Gouache in pans? An experiment
In last month’s sketchbook overview, I mentioned my renewed interest in gouache paint, which I had not used since high school. My first choice has always been acrylic paint with its beautiful colors, textures, and almost unlimited creative options.
I don’t know about you, but now and then, I can get lost in time watching art hauls and color-swatching videos. I must have been living under a rock because suddenly, so many artists seem to be big fans of acrylic gouache- and I had no idea what they were talking about.
A quick search online- but no local stores offering it- made clear that it’s a type of gouache paint with some qualities of acrylic paint. So it should dry matte, but be waterproof after drying. Sounds great, as I do like the matte finish (easier to draw over and scan), but it was the realization that gouache can be reactivated after drying that sparked a new idea: mixing a few colors of gouache for my travel/sketchbook set.
PS: my biggest frustration with the gouache that I have is that it’s in pots. It is completely impossible to get paint out without contaminating the other colors. Next time I will buy tubes.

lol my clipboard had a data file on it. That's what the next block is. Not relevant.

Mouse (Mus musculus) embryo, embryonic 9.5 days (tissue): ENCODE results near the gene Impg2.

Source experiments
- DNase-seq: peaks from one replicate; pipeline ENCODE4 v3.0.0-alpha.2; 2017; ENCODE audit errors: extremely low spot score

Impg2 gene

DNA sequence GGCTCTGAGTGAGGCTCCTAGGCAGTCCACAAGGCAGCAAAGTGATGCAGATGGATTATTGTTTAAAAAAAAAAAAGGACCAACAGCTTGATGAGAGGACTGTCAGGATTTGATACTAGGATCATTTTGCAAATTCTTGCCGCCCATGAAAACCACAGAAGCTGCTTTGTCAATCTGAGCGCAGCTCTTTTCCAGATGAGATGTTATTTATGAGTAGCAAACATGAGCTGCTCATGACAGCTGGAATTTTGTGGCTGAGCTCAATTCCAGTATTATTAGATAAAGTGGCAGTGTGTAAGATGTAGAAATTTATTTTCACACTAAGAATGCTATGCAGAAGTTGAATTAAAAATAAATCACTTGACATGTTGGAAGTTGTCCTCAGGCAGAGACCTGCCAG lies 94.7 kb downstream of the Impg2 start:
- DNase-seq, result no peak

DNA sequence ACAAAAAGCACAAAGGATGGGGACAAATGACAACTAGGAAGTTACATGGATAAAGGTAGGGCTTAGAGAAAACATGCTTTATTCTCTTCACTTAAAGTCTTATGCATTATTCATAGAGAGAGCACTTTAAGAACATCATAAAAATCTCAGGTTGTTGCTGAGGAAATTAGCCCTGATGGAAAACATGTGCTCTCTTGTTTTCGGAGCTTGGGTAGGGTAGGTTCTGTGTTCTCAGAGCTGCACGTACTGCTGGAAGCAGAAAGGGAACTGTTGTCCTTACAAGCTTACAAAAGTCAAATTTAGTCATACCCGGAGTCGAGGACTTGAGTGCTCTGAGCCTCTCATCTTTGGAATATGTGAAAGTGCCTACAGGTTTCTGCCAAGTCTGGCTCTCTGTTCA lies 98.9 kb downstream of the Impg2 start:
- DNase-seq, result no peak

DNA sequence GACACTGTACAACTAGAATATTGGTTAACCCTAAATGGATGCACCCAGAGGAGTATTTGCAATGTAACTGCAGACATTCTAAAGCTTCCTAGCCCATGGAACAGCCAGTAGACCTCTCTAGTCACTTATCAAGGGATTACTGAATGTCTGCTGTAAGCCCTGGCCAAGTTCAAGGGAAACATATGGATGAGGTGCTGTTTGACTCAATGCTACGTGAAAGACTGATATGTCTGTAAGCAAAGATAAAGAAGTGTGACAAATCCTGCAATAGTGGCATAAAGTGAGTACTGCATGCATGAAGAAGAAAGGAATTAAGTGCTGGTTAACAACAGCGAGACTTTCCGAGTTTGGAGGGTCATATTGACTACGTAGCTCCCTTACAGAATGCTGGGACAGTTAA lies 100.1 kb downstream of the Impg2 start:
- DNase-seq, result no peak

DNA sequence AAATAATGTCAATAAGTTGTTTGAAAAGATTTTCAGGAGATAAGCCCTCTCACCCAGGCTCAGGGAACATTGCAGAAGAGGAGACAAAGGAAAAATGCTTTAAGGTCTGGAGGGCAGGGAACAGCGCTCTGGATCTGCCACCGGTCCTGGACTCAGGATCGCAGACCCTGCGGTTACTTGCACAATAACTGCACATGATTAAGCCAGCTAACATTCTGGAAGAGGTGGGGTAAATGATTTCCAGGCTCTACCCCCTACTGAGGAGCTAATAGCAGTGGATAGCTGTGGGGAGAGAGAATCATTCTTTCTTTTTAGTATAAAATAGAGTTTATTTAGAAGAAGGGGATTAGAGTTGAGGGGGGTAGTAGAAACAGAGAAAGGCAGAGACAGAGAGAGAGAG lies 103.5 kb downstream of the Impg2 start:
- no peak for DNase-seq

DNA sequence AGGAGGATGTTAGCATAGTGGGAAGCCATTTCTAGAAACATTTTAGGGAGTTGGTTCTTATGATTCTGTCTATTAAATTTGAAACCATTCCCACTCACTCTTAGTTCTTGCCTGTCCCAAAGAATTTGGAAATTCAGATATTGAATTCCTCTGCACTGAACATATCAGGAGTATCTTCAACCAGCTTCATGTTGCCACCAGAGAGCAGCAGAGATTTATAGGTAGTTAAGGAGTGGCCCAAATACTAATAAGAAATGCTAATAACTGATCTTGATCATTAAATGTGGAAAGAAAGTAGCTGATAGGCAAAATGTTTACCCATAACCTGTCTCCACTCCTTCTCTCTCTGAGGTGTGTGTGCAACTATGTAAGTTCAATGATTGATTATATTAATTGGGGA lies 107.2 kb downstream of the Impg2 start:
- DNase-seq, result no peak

On location, I mostly use watercolor as it’s easier to bring, and it doesn’t destroy brushes with dried paint like acrylic does. But watercolor is transparent, and sometimes I just want something more opaque.
I’ve been looking at the Kuretake (Gansai Tambi) watercolors which apparently feel more like gouache than regular watercolor, but in every set they offer there are some colors that I love and some that I will probably never use.
So I ordered some watercolor pans and started mixing a few colors myself.
I only have yellow, red, cyan, and white- so colors are a bit limited, but still plenty of options!
Oh, and nothing fancy going on, I just scooped some paint out of the pots and smeared it into the pans- then mixed it with a nail (a metal one, not my fingernails obviously).
I love making a mess 🙂
So how did it turn out?
Cracked, but useful so far 🙂
I’ve been using it a few days after mixing and it felt completely dry, but it was reactivated immediately after brushing the paint with water. The creaminess of the gouache gets lost of course, but for me, it’s enough, and it’s still more opaque than watercolor.
I consider this experiment a success,… so far 🙂